Leagues and cup competitions, which were an anathema to both the HA and AEWHA who had both banned leagues and cup competitions, were soon part of the mixed hockey world. The first mixed hockey league East Durham Mixed Hockey League started in 1905 promoted by Murton Colliery’s manager Samuel Hare who served as the league president and provided the league trophy and medals. The league was won by West Hartlepool who defeated Hartlepool 2-0 in their final game despite goalkeeper Miss A. Watson having a good game making several fine saves in goal before a crowd of 50 spectators.[xvi]
Mixed hockey in the area was so popular that Spennymoor were even considering forming their own local district league.[xvii] At this time, virtually every village and town in Durham could boast a mixed hockey team from Jarrow in the north to Seaham on the coast to Bishop Auckland in the south. Durham and Northumberland’s keenness for mixed hockey would resume after the war with the formation of the Tyneside Mixed Hockey League and local cup competitions such as the Hexham Cup which was often won by the village team of Bellingham.
In 1929 a scheme was put forward in the North of England led by E. E. Eddon of Whitley Bay for the formation of an All England Mixed Hockey Association. Eddon had support from clubs on Tyneside and attempted to gain support from 160 clubs with the view that the MHA would be affiliated to both the HA and AEWHA and have the same status as a divisional association.[xviii] Neither association took it into consideration.
1919 had seen the formation of two mixed leagues, one by the Leicestershire Ladies and Mixed Hockey Association and the other in North Lincolnshire where various iron companies set up mixed company teams (Frodingham Iron & Steel Works, Appleby Iron Co. Ltd, North Lincoln Iron Co. Ltd, Winterton, Gunness & Burringham, Normanby Park) and formed a league. Company mixed hockey teams which seemingly started in Durham were to become commonplace in the interwar period.[xix]
The following year the West Riding Mixed Hockey League started with Bingley winning the first league title. The league had twelve teams mainly from Bradford and Leeds. Teams from Huddersfield and Wakefield would soon join the league.
Within three seasons the Leicester and Leicestershire MHL would have three regional divisions with one in the city. In 1921 the city league had seven teams Hinckley Adelphi, Hinckley Baptists, De Montfort, Robert Hall, Rutland, Wasps and the YMCA.[xx] Melton Mowbray would win their regional league twice in the first three seasons. Mixed hockey in parts of the Midlands “became almost a craze” as Nottinghamshire Mixed HA and a Derbyshire Mixed HA were established before Xmas 1919.[xxi] The first mixed county game was played at Spinney Hill park between Leicestershire and Nottinghamshire in December followed by county games with Derbyshire.[xxii] Derbyshire had 12 mixed clubs with several fielding two teams and Derby Midland fielding three mixed teams.[xxiii]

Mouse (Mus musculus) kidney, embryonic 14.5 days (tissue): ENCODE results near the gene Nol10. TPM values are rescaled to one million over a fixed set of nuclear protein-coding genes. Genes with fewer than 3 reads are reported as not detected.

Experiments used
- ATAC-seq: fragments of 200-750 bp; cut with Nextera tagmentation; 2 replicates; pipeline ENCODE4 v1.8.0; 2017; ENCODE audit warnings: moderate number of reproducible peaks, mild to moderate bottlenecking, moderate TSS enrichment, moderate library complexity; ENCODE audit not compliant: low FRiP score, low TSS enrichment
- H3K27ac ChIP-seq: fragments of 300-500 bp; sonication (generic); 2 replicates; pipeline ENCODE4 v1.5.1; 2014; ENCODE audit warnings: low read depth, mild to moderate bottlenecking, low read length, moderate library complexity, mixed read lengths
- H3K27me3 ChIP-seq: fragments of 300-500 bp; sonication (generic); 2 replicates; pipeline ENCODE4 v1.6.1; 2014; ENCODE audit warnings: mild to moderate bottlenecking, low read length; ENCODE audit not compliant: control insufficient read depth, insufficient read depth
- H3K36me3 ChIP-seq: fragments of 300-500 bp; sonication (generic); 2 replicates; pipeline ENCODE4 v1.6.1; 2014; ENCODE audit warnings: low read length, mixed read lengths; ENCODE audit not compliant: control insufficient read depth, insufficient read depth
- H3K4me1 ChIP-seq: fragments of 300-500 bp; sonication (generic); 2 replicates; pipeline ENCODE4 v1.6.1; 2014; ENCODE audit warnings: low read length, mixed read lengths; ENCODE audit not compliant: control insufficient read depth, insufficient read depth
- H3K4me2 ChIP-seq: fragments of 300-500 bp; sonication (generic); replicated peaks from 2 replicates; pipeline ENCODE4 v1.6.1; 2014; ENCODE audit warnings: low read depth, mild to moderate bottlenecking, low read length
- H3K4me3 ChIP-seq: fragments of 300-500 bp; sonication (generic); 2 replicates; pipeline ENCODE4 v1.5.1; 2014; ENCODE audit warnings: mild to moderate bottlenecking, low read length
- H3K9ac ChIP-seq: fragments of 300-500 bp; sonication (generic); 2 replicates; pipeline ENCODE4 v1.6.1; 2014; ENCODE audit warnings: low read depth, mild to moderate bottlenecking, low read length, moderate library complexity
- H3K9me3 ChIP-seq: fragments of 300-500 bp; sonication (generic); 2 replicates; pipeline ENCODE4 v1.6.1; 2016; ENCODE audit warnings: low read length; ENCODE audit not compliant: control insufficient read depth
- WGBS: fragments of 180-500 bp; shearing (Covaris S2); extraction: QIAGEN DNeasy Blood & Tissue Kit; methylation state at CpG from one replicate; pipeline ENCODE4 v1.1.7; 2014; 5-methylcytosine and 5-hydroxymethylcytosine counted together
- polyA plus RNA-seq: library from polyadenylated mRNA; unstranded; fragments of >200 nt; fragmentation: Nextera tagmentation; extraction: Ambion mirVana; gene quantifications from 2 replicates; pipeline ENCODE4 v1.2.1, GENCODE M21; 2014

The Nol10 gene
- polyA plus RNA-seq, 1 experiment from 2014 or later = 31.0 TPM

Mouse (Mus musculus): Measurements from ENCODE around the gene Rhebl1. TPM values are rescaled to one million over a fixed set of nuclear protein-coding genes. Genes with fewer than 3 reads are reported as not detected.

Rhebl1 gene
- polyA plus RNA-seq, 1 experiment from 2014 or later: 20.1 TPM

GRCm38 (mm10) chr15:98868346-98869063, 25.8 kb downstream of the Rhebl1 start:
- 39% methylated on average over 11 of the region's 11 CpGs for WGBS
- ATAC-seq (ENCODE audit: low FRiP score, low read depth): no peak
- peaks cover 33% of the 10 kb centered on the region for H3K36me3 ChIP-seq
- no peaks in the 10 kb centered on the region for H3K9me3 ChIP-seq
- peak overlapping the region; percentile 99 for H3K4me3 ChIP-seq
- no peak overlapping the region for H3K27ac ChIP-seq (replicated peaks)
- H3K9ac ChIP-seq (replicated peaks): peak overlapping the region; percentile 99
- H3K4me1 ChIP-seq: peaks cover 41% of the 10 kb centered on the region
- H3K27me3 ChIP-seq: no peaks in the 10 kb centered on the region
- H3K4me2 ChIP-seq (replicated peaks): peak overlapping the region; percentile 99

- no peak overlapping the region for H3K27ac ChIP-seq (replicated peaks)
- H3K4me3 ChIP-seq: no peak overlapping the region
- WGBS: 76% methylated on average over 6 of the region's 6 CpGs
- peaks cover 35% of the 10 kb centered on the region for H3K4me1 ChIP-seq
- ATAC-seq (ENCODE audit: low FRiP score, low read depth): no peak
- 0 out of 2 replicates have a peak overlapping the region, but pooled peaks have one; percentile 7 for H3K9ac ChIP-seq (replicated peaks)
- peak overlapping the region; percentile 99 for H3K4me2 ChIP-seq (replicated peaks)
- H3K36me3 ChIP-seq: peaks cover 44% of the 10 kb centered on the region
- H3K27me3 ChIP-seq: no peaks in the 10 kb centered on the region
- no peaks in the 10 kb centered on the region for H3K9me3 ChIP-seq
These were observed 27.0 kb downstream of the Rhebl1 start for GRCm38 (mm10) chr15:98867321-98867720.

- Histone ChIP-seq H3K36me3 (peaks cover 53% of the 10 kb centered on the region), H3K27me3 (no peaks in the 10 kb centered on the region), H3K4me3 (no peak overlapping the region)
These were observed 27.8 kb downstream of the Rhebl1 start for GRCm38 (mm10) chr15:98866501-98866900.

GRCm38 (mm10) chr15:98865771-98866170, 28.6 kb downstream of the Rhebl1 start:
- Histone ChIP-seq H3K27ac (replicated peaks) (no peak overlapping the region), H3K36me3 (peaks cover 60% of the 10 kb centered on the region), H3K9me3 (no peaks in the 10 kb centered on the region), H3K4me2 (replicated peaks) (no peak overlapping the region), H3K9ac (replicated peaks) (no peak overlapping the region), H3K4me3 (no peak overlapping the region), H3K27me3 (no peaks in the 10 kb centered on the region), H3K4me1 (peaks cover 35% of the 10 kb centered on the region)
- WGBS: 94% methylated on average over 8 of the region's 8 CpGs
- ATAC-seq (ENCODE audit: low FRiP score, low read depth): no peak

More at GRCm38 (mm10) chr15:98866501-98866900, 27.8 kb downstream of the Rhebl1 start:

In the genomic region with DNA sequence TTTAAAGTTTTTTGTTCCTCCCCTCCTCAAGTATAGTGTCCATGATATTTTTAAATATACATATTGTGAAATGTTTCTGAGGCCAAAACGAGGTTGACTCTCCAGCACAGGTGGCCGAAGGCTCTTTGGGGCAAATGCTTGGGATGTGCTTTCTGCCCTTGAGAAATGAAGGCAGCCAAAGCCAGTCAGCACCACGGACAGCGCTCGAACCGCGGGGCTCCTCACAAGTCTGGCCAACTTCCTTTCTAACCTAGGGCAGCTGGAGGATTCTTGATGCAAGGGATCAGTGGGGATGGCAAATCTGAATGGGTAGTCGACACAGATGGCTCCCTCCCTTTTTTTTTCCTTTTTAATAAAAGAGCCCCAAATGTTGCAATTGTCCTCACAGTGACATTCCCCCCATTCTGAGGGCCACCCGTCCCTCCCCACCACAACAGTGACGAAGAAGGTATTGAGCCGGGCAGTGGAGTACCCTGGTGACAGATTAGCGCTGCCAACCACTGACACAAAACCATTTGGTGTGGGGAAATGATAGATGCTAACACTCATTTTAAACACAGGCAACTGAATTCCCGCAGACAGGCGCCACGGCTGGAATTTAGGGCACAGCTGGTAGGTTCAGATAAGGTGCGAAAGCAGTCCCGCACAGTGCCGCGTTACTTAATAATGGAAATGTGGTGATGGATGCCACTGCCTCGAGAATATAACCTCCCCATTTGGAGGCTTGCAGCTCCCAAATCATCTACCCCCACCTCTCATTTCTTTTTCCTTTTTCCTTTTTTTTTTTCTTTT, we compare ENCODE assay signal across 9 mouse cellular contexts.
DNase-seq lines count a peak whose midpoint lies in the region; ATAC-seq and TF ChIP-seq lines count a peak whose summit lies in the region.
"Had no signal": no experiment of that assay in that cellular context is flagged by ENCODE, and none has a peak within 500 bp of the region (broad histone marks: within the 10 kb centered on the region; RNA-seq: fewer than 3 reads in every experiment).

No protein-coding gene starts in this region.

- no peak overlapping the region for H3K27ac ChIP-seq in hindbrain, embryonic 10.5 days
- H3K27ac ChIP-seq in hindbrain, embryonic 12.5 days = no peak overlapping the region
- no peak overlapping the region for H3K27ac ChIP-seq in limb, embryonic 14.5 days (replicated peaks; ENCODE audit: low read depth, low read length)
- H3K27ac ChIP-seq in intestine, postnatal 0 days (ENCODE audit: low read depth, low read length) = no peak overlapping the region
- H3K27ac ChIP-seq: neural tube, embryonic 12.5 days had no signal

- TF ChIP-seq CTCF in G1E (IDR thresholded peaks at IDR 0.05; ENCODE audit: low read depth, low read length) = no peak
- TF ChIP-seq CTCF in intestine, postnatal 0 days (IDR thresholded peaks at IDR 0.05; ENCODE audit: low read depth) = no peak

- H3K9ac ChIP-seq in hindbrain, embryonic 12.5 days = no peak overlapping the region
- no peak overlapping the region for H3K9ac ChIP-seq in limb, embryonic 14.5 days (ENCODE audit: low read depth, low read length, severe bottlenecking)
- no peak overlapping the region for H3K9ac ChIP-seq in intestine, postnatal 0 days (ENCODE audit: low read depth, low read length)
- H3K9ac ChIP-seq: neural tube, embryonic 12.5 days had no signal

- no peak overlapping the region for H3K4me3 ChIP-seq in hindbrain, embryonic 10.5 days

In South Wales, the Cardiff mixed league started with ten teams in 1921 (Blenhiems, Board of Health, Dovic, Health, Optimists, Rhiwbria, Roath Park, St. Andrews, St. Athans, Taffs Well).[xxiv] Ten years later there were over 500 men and women playing mixed hockey in South Wales. Hockey was booming in the Rhondda valley:
The enthusiasm has become so great in the area that many clubs are agitating for the formation of a mixed hockey league in the Rhondda. Some clubs are able to field two, if not three teams on the same day. The clubs at Treherbert, Treorchy, Gelli, Clydach Vale and Taylorstown have all record memberships and at Penygraig, Porth, Ferndale and Mardy there is a determined move to form clubs.”[xxv]
Bristol in the mid 1930s had a mixed hockey league of eight teams but there seemed little appetite to form leagues elsewhere in the south of England. In 1935 the formation of the Weald of Kent & East Sussex Mixed HA with 13 clubs was an attempt to raise the standard of the game in the area and its Chairman gave an assurance that there would be no attempt to form a league though its annual six a side tournament did present a cup and medals.[xxvi]
Mixed hockey was the ‘cuckoo’ in the HA and AEWHA hockey world. The HA had originally refused to recognise the AEWHA. The AEWHA had banned men from taking up posts in their clubs yet here was a game that had men and women playing alongside each other competitively. Meanwhile, the game had royal approval and participation becoming fashionable in middle class society across the country and in some regions had become a “craze”. Despite calls for a mixed hockey to be part of their organisations they chose to ignore its popularity and commentary upon it in their newspapers was minimal and rarely positive to such an extent that one editorial in the Hockey Field read “mixed players appear to be unaware that they are universally taboo and considered neither fish, flesh nor good red herring.”[xxvii] The ‘mixers’ would be left out in the cold until 1977 when England Mixed Hockey Association was established and would eventually be recognised by the HA and AEWHA.
Article © of James Ormandy
[i] Acton Gazette 23rd December 1908
[ii] The Queen reprinted in the Dundee Evening Telegraph 9th January 1890
[iii] J. Nicholson Smith, P.A. Robson (1899) p150
[iv] E. E. White The Complete Hockey Player p165
[v] The Queen 31st December 1904
[vi] Kathleen E McCrone Playing the Game, Sport and the Physical Emancipation of Women 1870-1914 p133
[vii] Globe 5th February 1902
[viii] Lancashire Evening Post 2nd February 1907
[ix] Boston Guardian 6th November 1920
[x] Blackburn Hockey Club Fifty Years of Hockey in Blackburn 1904-1954 p6
[xi] Worthing Gazette 2nd November 2004
[xii] Globe 23rd January 1906
[xiii] North Wales Times 26th December 1908
[xiv] Athletic News 1st October 1906
[xv] Derby, Derby White Ribbon, Diocesan Training College, Technical College, Humbleton, North End, Sunny Hill, Trinity, Waverley, YMCA Sheffield Telegraph 30th September 1905
[xvi] Hartlepool Northern Daily Mail 4th April 1906
[xvii] Durham County Advertiser 14th September 1906
[xviii] Sheffield Daily Telegraph 9th October 1929
[xix] Sheffield Independent 1st October 1919
[xx] AEWHA Handbook 1922 p118
[xxi] Globe 12th November 1919
[xxii] Leicester Daily Post 11th December 1919
[xxiii] Sheffield Daily Telegraph 24th September 1919
[xxiv] Western 13th October 1921
[xxv] Western Mail 19th October 1932Kent & Sussex Courier 4th October 1935
[xxvi] Kent & Sussex Courier 4th October 1935
[xxvii] Hockey Field 4th October 1908